By the mid-1960s, the primary aluminum industry was comprised of 7 companies operating 23 separate plants. Conditions had improved considerably in the five years since earnings slipped from more lucrative levels, as the industry recorded its fourth consecutive record year in shipments in 1965. Significant gains were realized in several markets that relied on primary aluminum for manufacturing purposes, most notably the burgeoning demand for aluminum to fabricate truck trailers, mobile homes, and related equipment. Aluminum usage in this segment of the transportation market jumped 32 percent in 1964, complementing an increase in the usage of aluminum per automobile to nearly 70 pounds. The electrical market also provided additional business for aluminum manufacturers, as aluminum usage for underground residential distribution cable, building wire for industrial, commercial, and residential uses, and extra high voltage transmission lines increased 19 percent.
These surges in demand experienced by the primary aluminum industry's key end-use markets were related to the concerted search by aluminum manufacturers for new ways in which aluminum could be used. This, however, was nothing new; manufacturers had been exploring aluminum's potential applications for years, beginning with Alcoa's initial research and development efforts back in the 1890s. What was new, and what sparked a resurgence in optimism regarding the primary aluminum industry's future by manufacturers and industry observers alike, was a stabilization of aluminum prices, which previously had fluctuated wildly, glutting production capacity and squeezing profit margins. Also, the affiliations with foreign aluminum manufacturers that were initiated earlier in the decade began to buoy the industry's performance, as manufacturers benefited from high-volume, global operations.
Providing further impetus to the industry's growth was a trend toward incorporating aluminum into many new large-scale construction projects during the mid- 1960s, such as in skyscrapers and large ships. These emboldening developments led industry observers to note that perhaps the primary aluminum industry was emerging from its extended adolescence and had indeed become the metal of the future after nearly 80 years of commercial availability.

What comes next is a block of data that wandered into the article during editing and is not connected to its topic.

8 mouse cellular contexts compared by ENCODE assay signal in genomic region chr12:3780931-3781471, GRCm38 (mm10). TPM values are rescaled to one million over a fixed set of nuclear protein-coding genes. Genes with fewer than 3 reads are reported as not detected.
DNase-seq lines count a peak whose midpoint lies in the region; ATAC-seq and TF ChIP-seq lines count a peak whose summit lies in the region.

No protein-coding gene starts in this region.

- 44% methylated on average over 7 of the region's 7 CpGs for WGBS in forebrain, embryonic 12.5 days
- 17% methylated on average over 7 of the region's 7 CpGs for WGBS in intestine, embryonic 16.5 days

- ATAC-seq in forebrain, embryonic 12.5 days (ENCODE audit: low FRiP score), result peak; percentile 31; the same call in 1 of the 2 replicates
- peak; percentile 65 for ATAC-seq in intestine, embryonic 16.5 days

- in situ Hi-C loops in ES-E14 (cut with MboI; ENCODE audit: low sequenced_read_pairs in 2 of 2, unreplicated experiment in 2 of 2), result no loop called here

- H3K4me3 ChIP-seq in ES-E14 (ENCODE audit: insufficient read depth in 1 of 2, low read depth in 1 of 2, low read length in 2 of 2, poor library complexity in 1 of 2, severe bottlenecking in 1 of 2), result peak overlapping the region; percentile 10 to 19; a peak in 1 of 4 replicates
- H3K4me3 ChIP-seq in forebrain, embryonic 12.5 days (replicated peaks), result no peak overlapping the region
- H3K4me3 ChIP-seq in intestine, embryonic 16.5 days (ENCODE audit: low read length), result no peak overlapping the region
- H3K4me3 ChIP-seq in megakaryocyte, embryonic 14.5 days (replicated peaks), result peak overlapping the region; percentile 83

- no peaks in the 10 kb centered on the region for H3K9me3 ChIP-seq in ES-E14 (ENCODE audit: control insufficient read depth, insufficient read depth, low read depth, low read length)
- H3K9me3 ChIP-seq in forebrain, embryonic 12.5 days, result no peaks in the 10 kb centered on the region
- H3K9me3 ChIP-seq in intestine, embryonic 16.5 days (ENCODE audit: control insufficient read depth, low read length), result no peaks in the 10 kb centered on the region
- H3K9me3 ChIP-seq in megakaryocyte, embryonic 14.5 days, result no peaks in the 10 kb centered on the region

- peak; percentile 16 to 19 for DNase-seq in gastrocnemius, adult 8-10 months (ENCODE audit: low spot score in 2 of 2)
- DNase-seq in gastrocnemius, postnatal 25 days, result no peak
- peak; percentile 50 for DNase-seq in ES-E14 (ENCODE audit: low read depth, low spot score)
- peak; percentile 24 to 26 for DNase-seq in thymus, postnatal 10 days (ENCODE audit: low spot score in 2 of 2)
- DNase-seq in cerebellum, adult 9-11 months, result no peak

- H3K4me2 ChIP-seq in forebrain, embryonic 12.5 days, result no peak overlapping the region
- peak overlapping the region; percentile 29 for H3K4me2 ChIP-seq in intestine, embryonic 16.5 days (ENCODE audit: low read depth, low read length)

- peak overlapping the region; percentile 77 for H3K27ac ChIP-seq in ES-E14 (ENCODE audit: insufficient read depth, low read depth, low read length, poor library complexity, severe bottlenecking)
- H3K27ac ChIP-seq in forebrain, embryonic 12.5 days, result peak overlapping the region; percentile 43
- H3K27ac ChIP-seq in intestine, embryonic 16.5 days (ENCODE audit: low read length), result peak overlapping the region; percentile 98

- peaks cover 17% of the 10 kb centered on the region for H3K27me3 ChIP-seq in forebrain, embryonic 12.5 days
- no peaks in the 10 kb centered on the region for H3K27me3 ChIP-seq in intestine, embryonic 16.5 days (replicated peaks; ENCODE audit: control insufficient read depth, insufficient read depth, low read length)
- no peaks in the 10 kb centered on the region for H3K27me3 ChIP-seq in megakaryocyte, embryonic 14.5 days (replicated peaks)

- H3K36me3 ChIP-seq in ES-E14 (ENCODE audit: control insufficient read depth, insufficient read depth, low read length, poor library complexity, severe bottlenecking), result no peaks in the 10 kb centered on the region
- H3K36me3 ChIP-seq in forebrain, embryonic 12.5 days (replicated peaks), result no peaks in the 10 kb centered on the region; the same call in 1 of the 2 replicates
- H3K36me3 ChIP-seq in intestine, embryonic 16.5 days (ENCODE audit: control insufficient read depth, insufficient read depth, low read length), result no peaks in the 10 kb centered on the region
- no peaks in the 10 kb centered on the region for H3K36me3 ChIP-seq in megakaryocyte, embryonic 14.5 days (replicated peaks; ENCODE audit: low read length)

By the end of the decade, 9 manufacturers representing 13 companies were involved in the production of primary aluminum. The building and construction market continued to be the largest consuming segment of primary aluminum, accounting for 23 percent of the industry's shipments. The transportation industry ranked second, purchasing 20 percent, followed by the electrical market, which accounted for 13 percent, and the rapidly growing packaging and containing market—enlarged by the increasing popularity of aluminum beverage cans—accounted for 10 percent. During the 1960s, aluminum shipments increased by an annual average rate of roughly 9 percent and the price of aluminum continued to remain stable. The estimated average price index for primary aluminum in 1969 reflected only a 4 percent increase from the 1960 level.
In the early and mid-1970s, an energy crisis touched off recessive economic conditions that sent many manufacturing industries' earnings spiraling downward. For primary aluminum manufacturers, the deleterious effects of the energy crises were particularly harsh, since their production facilities were the most energy-intensive of all manufacturing activities. Aluminum manufacturers consumed four percent of all the electric power generated in the United States, the purchase of which represented greater than a third of the total manufacturing cost of aluminum. Consequently, when the price of electricity soared, primary aluminum manufacturers suffered the brunt of the damage engendered by escalating energy costs. In 1975, the nadir of the recession, primary aluminum operating capacity dropped to 75 percent and the industry's total shipments plummeted 28 percent from the previous year's total.
Despite the decline in shipments, primary aluminum inventories swelled during the recession. It took two years to work off the aluminum ferreted away during the general economic decline once the economic scene improved, prolonging the industry's recovery. Not surprisingly, primary aluminum manufacturers intensified their efforts toward developing primary aluminum processes that reduced their dependence on electricity. Laudable achievements already had been achieved toward this objective; the energy consumption required to produce aluminum dropped from 12 kilowatt hours per pound following World War II, to roughly eight kilowatt hours by this time. But, after the recessive mid-1970s, manufacturers invested more time and money into developing alternative methods to produce aluminum. Additionally, a majority of primary aluminum manufacturers began concentrating more on the secondary smelting of aluminum, which required far less electric power.